Exotic ornamental tree
Scientific name: Delonix regia
English Name: Flamboyant flame tree
Delonix regia is a tree 10-15 (max. 18) m high, attaining a girth of up to 2 m; trunk large, buttressed and angled towards the base; bark smooth, greyish-brown, sometimes slightly cracked and with many dots (lenticels); inner bark light brown; crown umbrella shaped, spreading with the long, nearly horizontal branches forming a diameter that is wider than the tree’s height; twigs stout, greenish, finely hairy when young, becoming brown. Roots shallow. Delonix regia originates from Madagascar, where it is now almost extinct. It is now widespread in most tropical and subtropical areas of the world. Trees can grow at higher altitudes than recommended, but flowering becomes erratic. The tree demands light and grows weakly and sparsely under shade. It grows in areas with both high and scanty rainfall. Delonix regia has a superficial root system and competes successfully with the neighbouring shrubs and flowering plants, rendering bare the ground under its canopy. It should therefore be planted away from other plants in the gardens. Trees are deciduous only where the dry season is long and pronounced. The species seems to tolerate many types of soils from clay to sandy, but it prefers sandy soils.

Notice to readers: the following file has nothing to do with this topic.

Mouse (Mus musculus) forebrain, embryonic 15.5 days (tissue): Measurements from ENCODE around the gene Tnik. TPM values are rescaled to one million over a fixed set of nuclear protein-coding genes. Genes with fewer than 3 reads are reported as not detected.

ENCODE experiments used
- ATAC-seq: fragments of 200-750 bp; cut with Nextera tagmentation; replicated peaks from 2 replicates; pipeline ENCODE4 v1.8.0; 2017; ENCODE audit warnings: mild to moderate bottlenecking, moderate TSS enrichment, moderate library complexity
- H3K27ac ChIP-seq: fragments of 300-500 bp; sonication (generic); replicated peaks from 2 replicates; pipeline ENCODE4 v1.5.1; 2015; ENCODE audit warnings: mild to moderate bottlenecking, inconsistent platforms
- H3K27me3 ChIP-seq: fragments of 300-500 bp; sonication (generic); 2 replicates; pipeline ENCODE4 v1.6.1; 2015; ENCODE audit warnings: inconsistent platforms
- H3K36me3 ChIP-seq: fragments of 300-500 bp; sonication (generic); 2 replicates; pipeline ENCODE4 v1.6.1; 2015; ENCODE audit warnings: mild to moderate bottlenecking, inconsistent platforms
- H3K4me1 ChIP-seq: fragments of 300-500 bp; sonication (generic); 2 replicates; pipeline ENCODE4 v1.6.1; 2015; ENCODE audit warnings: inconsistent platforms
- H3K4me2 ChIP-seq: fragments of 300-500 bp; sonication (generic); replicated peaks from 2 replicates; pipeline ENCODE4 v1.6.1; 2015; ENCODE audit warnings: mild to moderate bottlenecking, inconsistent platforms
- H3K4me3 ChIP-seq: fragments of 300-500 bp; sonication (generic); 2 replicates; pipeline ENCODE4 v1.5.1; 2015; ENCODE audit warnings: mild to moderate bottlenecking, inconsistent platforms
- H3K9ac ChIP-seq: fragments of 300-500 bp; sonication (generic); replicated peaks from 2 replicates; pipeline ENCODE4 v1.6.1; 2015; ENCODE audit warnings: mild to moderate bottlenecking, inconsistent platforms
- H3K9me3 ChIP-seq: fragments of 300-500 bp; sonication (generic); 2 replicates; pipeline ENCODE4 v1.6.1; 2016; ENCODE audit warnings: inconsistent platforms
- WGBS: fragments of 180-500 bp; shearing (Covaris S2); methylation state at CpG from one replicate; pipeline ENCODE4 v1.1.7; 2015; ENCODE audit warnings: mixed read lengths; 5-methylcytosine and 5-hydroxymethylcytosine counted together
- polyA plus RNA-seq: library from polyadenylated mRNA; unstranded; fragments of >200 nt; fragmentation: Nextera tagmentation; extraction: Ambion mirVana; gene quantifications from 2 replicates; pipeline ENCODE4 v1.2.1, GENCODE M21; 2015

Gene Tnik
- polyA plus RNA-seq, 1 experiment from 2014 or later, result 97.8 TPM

The large pods as well as the wood are used for fuel. Timber: The sapwood is light yellow, and the heartwood is yellowish to light brown. It is soft, heavy (specific gravity 0.8), coarse grained, weak, brittle, takes good polish and is rather resistant to moisture and insects although very susceptible to attack by dry-wood termites. The tree yields a thick mucilage of water-soluble of gum in yellowish or reddish-brown warty tears; the seeds contain gum that may find use in textile and food industries. The hard-elongated seeds are occasionally used as beads. It is mainly valued as a decorative tree, often being planted in avenues and gardens. It can also be planted as live fence posts.
Delonix regia is planted as a shade tree in dairy farms, tea plantations and compounds. Flowers are believed to produce bee forage.
Different parts of the tree have medicinal properties such as, antibacterial activity and anti- diarrheal and anti-inflammatory properties.